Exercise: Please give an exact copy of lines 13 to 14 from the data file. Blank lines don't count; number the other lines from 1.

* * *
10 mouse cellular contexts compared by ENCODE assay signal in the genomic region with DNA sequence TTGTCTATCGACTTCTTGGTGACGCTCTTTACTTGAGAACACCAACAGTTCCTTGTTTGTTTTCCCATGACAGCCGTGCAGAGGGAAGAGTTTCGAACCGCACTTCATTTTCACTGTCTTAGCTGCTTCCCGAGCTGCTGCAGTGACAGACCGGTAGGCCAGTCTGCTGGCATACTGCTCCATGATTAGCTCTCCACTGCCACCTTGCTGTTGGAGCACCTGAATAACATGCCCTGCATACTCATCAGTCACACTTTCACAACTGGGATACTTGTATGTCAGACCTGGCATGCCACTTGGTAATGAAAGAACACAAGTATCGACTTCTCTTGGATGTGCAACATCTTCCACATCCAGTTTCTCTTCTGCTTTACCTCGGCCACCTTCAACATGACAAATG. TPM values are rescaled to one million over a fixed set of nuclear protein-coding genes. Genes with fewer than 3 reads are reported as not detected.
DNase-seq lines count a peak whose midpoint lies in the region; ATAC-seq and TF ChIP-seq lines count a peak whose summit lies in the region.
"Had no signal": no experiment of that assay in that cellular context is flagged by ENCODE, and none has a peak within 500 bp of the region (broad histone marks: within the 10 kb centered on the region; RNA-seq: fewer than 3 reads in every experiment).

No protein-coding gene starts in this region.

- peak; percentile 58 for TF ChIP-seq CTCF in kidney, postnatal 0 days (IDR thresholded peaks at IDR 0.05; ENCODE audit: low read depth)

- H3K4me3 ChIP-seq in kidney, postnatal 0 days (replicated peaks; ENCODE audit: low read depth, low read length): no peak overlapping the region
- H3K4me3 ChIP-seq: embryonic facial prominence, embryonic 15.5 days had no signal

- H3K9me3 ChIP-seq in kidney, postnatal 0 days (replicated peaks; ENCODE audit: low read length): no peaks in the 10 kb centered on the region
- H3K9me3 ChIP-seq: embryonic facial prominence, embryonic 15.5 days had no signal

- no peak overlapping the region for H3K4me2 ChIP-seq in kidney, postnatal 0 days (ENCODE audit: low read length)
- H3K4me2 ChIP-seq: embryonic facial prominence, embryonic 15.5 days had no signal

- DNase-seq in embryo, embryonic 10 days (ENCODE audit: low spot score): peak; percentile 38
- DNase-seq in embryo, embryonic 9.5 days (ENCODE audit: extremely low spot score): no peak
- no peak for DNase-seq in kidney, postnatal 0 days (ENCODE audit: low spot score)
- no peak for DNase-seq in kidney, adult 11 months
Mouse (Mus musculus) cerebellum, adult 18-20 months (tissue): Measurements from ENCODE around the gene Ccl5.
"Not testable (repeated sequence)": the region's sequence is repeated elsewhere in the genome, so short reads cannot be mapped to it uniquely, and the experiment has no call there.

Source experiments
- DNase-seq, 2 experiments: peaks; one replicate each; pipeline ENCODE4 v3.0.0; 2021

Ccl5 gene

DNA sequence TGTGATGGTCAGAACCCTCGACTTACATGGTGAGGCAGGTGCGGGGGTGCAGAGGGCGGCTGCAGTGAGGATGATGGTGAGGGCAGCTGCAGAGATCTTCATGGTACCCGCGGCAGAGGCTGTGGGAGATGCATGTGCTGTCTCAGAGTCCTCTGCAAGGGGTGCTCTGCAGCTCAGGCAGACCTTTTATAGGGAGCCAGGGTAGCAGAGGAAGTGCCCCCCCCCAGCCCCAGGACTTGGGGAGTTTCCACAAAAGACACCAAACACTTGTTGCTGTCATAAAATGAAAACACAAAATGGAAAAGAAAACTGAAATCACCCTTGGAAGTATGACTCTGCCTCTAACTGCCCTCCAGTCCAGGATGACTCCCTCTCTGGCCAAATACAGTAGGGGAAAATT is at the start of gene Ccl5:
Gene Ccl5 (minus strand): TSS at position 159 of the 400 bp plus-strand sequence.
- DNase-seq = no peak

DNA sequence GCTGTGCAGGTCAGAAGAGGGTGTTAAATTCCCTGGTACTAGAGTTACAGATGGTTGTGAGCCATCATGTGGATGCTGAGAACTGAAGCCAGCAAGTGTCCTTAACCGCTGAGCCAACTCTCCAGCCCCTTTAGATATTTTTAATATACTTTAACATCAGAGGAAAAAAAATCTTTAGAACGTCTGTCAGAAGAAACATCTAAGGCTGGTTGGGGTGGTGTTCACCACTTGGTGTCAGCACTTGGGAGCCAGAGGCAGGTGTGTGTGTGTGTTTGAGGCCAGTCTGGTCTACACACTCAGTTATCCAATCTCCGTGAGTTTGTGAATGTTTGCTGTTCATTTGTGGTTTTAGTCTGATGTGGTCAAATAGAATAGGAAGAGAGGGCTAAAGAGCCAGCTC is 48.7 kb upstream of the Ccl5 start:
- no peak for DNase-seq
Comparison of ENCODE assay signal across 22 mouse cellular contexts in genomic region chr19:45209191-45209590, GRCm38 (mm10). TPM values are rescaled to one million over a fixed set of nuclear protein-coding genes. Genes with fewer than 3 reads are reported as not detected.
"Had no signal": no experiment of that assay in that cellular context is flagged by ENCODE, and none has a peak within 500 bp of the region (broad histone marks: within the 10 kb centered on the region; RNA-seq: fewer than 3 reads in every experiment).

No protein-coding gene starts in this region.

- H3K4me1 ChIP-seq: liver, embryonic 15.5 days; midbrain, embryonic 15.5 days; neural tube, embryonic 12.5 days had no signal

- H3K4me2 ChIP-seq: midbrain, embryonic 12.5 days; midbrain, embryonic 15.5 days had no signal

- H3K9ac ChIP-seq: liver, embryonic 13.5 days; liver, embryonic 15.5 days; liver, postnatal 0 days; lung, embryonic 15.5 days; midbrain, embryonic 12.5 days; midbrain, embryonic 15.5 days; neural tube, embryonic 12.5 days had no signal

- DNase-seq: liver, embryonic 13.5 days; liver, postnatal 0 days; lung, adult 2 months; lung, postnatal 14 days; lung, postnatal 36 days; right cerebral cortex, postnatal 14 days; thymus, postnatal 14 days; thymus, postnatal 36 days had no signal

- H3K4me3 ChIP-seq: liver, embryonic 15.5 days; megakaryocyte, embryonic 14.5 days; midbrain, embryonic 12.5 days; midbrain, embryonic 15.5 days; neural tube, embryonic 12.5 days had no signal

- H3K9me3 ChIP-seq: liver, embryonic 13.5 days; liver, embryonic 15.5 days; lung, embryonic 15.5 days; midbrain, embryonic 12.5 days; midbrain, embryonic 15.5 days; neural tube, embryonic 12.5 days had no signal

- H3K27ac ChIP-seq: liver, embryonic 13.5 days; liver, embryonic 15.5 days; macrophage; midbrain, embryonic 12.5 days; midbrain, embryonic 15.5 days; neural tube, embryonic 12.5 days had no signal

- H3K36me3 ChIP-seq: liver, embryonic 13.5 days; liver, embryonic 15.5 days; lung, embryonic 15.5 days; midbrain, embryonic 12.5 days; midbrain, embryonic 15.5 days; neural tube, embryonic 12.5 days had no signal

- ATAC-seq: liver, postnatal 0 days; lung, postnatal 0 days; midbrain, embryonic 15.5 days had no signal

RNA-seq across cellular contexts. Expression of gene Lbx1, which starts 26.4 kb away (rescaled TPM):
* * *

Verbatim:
- DNase-seq in embryo, embryonic 9.5 days (ENCODE audit: extremely low spot score): no peak
- no peak for DNase-seq in kidney, postnatal 0 days (ENCODE audit: low spot score)